A new land dispute in Jerusalem that could force hundreds of Arabs from their homes is stirring up Palestinian anger.
Palestinians went on strike in protest over Israel's plans to demolish 88 Arab homes in disputed East Jerusalem. Schools and shops are closed in East Jerusalem and throughout the West Bank.
The strike was called after Israeli municipal officials and security forces visited several homes in the Palestinian neighborhood of Silwan near Jerusalem's Old City. That raised fears that the demolition of the houses is imminent.
One of the Palestinian strikers, East Jerusalem shopkeeper Mounzar Karadi, said Israel is not interested in peace.
"The peace process is not existing any more after more houses demolished, more land taken, more settlements have been built in the West Bank," he said. "People became desperate, hopeless, and the situation is very bad."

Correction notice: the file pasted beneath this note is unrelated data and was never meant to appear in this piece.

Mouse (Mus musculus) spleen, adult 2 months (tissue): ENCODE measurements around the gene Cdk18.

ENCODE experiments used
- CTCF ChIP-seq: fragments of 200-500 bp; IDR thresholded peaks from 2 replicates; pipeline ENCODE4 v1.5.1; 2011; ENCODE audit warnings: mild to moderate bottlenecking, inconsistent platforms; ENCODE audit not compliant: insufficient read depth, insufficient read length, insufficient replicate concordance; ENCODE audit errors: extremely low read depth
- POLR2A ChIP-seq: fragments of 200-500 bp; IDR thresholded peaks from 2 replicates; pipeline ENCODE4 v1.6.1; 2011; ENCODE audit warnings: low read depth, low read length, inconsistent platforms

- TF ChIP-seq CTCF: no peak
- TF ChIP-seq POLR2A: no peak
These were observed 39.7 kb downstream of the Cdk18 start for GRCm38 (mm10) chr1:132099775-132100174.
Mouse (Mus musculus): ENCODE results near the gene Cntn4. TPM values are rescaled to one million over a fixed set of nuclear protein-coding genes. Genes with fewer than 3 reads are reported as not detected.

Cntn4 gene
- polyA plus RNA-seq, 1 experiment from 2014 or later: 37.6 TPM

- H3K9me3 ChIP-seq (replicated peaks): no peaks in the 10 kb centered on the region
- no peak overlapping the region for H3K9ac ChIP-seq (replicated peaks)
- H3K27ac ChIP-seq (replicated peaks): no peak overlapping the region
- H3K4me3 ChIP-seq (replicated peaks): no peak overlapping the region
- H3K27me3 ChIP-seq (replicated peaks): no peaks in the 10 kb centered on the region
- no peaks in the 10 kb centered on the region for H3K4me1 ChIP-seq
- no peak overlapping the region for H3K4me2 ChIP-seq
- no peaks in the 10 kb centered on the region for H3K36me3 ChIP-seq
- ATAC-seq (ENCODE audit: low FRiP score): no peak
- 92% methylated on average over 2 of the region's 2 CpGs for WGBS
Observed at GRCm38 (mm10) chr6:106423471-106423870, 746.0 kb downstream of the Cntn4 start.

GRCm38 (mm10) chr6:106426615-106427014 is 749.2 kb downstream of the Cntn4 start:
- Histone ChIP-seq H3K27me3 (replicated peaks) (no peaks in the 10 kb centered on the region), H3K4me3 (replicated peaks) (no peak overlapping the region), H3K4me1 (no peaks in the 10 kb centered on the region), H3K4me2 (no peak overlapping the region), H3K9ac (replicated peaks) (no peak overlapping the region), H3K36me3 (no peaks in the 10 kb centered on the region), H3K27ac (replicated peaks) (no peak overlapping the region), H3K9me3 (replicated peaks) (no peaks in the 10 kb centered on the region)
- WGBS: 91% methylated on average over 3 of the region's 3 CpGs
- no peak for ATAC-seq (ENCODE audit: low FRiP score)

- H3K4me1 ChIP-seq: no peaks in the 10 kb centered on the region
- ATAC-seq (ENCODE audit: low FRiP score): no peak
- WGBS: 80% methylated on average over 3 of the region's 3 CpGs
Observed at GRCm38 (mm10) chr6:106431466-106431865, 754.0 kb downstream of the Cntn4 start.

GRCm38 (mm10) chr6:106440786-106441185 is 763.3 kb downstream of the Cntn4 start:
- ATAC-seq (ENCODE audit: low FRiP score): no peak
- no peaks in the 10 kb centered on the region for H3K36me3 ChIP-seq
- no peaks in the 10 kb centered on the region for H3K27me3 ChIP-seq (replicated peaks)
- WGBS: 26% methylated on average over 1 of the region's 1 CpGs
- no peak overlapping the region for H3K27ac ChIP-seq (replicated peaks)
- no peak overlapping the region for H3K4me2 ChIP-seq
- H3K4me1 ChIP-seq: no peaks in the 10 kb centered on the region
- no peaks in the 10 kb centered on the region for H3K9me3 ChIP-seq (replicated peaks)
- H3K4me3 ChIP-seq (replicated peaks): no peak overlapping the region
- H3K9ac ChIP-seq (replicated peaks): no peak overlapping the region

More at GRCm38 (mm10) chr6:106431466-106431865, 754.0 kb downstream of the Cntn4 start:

Jerusalem Municipality officials say the homes slated for demolition were built illegally and they are simply imposing the law. But Palestinians say they cannot get building permits and that Israel is trying to drive Arab residents out of Jerusalem.
The city, which is holy to both Jews and Muslims, is one of the thorniest issues of the Israeli-Palestinian conflict. Israel sees Jerusalem as its eternal capital while Palestinians see it as the capital of their future state.
The outgoing Israeli government was prepared to relinquish parts of Jerusalem under a peace deal with the Palestinians, but former prime minister Benjamin Netanyahu is not. Mr. Netanyahu and his Likud party have been tasked with forming the next Israeli government, putting him in line to recapture the prime minister's job if he can form a coalition. He has vowed that Jerusalem will never be divided again.